Grande taxis cram in 7 people total including the driver, so that can make for a tight squeeze.
Grande Taxis and Payment: If you take a Grande taxi on a fixed city route, or a fixed in
between city route, you typically pay for a seat a certain fixed price.
Grand taxis (usually Mercedes saloons) are shared taxis but you can negotiate a price if you
want the journey to yourself
P.S: If you are in a highly touristic area, expect
most taxis to not use the meter. Now, depending on who you are and your holiday plans,
you can just roll with the punches or you can continue to look for taxis. If you can get away
from a highly touristic area, your driver will probably use the meter.
Dress respectfully if you do not wish to attract undue attention. This typically means covering
your body between your knees and elbows e.g. trousers, long shorts or skirt to the knee (at
least) and short-sleeved shirts or t-shirts.
In summer, loose clothing is comfortable in the heat and when travelling.
In spring & autumn, a warm fleece is needed for chilly evenings, and in winter, warm
clothing is essential.
In large cities such as Marrakech, Fes or Agadir, Moroccans dress as fashionably as they
would on High Street in Europe although, in contrast, you will also see women traditionally
dressed in “ derra “ (hood like scarf that covers all hair and is tied under chin) and “ jellaba”
(long-sleeved, ankle-length, flowing dress).
In rural areas women usually wear traditional clothes and you are encouraged to dress more
conservatively when touring.
Photographing landscapes or crowds-in-general poses no problem although I have been
challenged when using a tri-pod. If you want to photograph people e.g. portraits, you are
advised to ask permission first – sometimes you will be given the go-ahead, sometimes you
will be asked for dirhams and sometimes the answer will be no.
Restaurants usually have fixed prices but there is a huge difference between the ones
aimed at tourists and those catering to locals. In “ Zagora “ ( a city in Morocco ) , for
example, a side-street restaurant served us a “ tagine “ big enough for two people for less
than half the price of a one-person “ tagine “ being served around the corner on the main
street. Ask first if there’s no menu with prices listed.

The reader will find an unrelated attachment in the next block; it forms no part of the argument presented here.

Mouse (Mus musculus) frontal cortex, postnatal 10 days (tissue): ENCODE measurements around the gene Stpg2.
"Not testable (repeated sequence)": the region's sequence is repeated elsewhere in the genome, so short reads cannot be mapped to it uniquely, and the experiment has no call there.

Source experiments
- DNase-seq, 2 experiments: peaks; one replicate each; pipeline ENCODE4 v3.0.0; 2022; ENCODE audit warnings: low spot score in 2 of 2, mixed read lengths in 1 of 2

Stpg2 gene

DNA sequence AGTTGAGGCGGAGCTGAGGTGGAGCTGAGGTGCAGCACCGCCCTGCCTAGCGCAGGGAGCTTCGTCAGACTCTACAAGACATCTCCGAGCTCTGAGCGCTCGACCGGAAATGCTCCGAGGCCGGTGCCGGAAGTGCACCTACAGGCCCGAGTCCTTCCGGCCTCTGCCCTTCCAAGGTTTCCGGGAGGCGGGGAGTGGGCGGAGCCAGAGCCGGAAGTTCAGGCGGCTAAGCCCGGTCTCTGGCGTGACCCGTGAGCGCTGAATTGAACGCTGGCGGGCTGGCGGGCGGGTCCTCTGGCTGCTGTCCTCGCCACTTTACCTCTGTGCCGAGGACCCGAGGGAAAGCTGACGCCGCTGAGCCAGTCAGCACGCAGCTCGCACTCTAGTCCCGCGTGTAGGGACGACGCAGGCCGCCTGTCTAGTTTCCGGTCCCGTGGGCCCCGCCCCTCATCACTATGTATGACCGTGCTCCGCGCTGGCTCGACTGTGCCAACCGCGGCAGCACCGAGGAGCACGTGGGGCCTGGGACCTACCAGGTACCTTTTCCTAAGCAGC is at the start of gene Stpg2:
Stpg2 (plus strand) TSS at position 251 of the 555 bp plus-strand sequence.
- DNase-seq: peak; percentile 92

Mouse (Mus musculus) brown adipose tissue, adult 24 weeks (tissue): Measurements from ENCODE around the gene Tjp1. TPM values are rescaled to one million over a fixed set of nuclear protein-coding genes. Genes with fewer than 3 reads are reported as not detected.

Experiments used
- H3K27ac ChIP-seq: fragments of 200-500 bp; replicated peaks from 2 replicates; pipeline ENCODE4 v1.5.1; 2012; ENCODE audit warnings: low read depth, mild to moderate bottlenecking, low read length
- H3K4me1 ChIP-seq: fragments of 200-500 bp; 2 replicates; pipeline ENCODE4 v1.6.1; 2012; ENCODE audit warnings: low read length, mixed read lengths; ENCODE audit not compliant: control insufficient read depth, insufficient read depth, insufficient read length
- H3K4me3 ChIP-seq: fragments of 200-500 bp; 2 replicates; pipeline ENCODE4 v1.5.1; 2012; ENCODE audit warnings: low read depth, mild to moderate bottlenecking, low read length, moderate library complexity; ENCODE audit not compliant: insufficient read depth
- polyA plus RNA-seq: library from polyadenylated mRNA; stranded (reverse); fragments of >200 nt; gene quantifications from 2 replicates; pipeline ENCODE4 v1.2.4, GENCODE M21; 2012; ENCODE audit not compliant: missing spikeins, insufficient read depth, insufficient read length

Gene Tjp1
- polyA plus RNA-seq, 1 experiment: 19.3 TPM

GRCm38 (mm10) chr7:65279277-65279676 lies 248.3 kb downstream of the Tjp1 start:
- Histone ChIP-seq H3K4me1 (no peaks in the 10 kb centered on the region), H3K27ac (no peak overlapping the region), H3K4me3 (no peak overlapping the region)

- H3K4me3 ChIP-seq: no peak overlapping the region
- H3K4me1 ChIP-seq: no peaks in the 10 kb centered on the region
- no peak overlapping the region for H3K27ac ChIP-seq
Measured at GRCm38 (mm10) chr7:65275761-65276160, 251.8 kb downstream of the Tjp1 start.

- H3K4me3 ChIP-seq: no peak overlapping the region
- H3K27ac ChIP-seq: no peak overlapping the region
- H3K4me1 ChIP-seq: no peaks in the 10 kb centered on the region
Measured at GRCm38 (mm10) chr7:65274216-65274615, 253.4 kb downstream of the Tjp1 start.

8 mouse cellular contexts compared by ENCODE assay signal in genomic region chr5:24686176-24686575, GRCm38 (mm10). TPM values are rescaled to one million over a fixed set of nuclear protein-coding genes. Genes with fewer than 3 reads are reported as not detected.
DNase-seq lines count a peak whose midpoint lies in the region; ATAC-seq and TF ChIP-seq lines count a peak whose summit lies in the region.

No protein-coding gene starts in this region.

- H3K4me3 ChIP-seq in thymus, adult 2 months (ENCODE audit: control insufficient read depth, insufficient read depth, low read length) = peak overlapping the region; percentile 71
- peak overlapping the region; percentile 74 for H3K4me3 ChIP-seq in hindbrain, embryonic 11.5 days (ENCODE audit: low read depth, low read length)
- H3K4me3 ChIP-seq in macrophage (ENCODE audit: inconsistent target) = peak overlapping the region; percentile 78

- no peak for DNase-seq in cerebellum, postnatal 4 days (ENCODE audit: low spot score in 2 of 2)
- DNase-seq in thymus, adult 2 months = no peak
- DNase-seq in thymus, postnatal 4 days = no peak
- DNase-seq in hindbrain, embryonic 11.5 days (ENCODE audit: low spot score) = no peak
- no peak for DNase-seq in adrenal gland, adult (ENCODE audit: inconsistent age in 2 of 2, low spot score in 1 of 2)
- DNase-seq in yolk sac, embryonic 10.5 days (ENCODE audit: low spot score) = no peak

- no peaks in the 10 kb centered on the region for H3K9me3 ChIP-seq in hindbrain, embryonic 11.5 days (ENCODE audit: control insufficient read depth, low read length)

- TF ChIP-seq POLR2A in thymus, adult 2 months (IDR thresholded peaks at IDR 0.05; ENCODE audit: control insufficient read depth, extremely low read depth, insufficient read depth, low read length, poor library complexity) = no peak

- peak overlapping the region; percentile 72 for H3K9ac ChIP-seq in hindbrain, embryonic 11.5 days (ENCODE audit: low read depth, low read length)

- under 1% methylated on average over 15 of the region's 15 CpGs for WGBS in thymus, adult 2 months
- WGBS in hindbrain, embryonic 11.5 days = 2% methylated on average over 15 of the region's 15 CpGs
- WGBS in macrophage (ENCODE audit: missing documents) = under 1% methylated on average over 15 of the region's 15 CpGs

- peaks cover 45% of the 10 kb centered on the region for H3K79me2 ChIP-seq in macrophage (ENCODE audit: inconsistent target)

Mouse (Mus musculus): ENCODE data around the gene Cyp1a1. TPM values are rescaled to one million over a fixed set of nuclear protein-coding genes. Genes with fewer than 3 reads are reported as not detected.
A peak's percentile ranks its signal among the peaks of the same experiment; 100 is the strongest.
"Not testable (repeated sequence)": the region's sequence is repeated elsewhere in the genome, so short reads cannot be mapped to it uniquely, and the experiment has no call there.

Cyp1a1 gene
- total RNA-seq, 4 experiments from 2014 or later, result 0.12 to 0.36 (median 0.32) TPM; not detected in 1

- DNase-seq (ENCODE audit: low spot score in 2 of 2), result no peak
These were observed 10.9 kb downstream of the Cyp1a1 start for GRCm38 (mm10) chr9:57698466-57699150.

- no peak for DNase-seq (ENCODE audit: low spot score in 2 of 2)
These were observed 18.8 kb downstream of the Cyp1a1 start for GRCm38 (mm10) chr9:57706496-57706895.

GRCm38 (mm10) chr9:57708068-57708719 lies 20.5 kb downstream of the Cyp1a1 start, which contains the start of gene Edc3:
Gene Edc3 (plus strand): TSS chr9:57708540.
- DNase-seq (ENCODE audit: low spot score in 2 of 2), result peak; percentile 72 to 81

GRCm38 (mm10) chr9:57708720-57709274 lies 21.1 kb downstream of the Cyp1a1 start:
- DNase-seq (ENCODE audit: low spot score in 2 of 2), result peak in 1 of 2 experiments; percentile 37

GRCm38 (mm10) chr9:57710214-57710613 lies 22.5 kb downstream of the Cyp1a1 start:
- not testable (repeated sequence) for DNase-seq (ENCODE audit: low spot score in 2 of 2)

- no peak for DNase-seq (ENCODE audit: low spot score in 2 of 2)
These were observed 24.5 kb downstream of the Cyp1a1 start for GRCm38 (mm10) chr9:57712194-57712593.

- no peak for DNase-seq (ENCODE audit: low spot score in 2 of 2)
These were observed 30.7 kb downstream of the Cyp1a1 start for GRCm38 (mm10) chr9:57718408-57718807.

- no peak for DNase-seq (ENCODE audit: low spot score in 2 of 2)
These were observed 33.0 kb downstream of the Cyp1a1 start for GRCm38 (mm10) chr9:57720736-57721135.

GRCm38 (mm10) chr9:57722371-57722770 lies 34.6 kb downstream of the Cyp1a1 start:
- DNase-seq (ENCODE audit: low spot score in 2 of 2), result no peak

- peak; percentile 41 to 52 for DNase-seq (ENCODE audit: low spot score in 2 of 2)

Tips are expected in Morocco and here is a rough tipping
waiter in café 2-5 dirhams each
waiter in restaurant 5-10 dirhams each or 10%
curator or guardian 5 dirhams
The Moroccan Dirham cannot be exported or imported. On
arrival currency can be exchanged in the airport but, to save
queuing, carry small denomination Euro notes for the taxi to
the hotel. The Euro has replaced the US Dollar as the
currency of the Sahara and can be used on a daily basis for
goods and services.
Cash and Travelers Cheques can be exchanged at any bank
and there is a network of ATMs – retain your transaction receipts as they are required when
converting money back into Sterling, Euros etc.
Visa requirements are country-dependent, contact your
country’s Moroccan Embassy for up-to-date visa
information. On arrival in Morocco your passport must be
valid for 6 months beyond your intended stay.
You are advised to obtain travel insurance before setting out
on your holiday. This insurance must cover the loss,
expenses and damages arising from, including but not
limited to, the cancellation of the holiday (whether in whole
or in part), personal accident and injury, medical and
repatriation costs, loss of baggage and personal money and
belongings and flight cancellations and delays.
The voltage is usually 220v although older buildings may have 110v or a mix of both – if you
are unsure, ask. Sockets take 2-pronged European-style plugs and you may need to pack an
How are you?
Good, thanks be to God
AIESEC Morocco iGCDP Leaders Contacts